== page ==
Chapter 8
The conceptual framework for reduced culpability


8.31Historically, a conviction for murder resulted in a mandatory sentence: first, the death penalty and, later, life imprisonment. This limited judges’ capacity to recognise and reflect mitigating circumstances in sentencing. It was in this context that partial defences, which reduce murder to manslaughter in certain circumstances, developed. Outside of the three strikes regime, New Zealand no longer has mandatory murder sentencing, and at present, New Zealand law includes no general partial defences.

8.32The question in this part of the Report is whether New Zealand’s current approach to the recognition of reduced culpability is sufficiently flexible to accommodate cases in which victims of family violence kill their abusers.

8.33In this chapter, we have discussed means by which reduced culpability may be recognised in the course of a homicide prosecution. These include degrees of murder, tailored homicide offences, partial defences and sentencing rules. They also include “softer” mechanisms not governed by statute, namely charging practices and jury decision making.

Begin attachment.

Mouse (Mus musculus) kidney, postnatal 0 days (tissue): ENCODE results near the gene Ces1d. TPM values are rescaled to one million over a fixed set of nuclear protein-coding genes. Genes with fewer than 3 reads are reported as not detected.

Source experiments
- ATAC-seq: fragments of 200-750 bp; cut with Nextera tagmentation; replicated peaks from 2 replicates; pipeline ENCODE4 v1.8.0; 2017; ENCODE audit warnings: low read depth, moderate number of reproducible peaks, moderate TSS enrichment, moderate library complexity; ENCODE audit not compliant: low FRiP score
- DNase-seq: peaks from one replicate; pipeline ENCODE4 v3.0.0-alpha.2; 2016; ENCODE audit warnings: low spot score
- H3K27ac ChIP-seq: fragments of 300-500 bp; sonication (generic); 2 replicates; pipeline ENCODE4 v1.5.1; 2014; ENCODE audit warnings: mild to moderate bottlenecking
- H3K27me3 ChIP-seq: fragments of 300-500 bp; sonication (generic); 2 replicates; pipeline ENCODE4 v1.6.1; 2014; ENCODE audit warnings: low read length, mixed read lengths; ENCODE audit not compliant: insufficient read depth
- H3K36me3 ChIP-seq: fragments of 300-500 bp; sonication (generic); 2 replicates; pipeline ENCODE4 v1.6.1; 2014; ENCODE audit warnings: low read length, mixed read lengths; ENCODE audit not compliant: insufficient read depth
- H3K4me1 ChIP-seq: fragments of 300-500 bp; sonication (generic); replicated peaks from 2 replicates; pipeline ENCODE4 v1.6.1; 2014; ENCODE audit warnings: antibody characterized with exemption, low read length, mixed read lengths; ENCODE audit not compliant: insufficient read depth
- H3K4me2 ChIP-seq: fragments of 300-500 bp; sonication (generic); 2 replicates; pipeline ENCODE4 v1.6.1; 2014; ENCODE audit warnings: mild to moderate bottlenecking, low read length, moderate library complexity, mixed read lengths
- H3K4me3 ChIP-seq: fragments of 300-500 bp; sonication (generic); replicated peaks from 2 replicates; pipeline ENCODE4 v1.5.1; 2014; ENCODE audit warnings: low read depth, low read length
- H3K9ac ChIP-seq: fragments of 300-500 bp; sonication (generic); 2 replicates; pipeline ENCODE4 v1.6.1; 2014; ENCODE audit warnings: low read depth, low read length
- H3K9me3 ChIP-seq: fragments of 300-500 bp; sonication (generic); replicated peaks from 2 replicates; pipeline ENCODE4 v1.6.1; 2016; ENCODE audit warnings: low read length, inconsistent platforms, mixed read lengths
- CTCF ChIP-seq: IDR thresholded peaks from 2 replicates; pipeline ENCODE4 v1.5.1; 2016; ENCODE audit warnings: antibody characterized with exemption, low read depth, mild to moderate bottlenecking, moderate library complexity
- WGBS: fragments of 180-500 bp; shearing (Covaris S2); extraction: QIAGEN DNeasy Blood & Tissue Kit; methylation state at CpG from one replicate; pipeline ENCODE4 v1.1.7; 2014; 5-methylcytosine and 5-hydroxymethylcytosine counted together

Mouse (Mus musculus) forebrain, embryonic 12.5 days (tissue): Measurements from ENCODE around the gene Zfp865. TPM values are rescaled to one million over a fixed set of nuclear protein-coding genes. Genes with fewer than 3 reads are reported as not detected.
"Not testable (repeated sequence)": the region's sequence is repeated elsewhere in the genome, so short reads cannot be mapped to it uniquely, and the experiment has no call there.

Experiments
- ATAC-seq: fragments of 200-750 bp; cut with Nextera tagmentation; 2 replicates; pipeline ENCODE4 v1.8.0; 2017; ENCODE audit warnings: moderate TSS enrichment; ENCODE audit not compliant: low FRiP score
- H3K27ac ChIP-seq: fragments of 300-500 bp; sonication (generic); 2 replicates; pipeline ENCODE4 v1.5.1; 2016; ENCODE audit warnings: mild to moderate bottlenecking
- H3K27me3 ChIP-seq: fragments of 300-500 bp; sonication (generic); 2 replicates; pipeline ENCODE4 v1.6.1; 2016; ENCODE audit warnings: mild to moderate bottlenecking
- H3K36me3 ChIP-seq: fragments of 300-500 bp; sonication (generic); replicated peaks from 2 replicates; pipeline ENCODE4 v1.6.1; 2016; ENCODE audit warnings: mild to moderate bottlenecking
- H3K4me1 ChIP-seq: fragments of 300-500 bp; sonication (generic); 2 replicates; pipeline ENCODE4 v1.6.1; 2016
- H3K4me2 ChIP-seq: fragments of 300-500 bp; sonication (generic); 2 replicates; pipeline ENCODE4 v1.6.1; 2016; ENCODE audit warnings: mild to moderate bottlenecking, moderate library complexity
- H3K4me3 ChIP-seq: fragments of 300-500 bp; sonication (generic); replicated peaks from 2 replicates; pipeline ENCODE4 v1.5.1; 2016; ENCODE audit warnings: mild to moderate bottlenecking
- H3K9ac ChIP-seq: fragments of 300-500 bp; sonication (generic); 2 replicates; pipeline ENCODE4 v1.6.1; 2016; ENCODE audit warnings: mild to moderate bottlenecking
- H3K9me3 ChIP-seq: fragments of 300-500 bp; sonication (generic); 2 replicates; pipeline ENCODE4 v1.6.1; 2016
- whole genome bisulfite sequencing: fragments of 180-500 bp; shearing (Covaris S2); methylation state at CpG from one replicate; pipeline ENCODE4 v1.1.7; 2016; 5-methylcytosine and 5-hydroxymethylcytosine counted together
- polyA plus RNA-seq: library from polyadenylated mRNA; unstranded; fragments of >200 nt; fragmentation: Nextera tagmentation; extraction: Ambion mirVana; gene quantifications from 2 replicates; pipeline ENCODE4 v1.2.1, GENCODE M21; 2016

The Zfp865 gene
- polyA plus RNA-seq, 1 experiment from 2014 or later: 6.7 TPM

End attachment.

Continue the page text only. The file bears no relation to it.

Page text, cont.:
8.34We discuss the “softer” mechanisms in our case review in Chapter 9, where we recommend that the Solicitor-General consider whether the Solicitor General’s Prosecution Guidelines should refer to the potentially mitigating effect of a defendant’s history as a victim of family violence. However, while prosecutorial discretion and jury decision making may sometimes be favourable to defendants, due to the way the law is currently structured they lack transparency, cannot be consistently relied on and are not as readily amenable to reform.706 Thus, our first line of focus in this part is the suite of statutory mechanisms for recognising reduced culpability for homicide.

8.35More specifically, we are focused on statutory mechanisms that could be introduced or reformed with some degree of specificity to improve the legal response to victims of family violence who kill their abusers. We have not substantively considered options that are inherently wider than our terms of reference, like degrees of murder. Reform options that would necessarily affect the whole of the law of homicide would need to form part of a broader review.

706Prosecutorial discretion is largely outside the control of defendants (even plea discussions are negotiations and not overseen by the courts) and jury deliberations are secret in all but exceptional circumstances which promotes “the finality of verdicts and uninhibited discussion during jury deliberations”. See Evidence Act 2006, s 76; and Neale v R [2010] NZCA 167 at [9]–[13].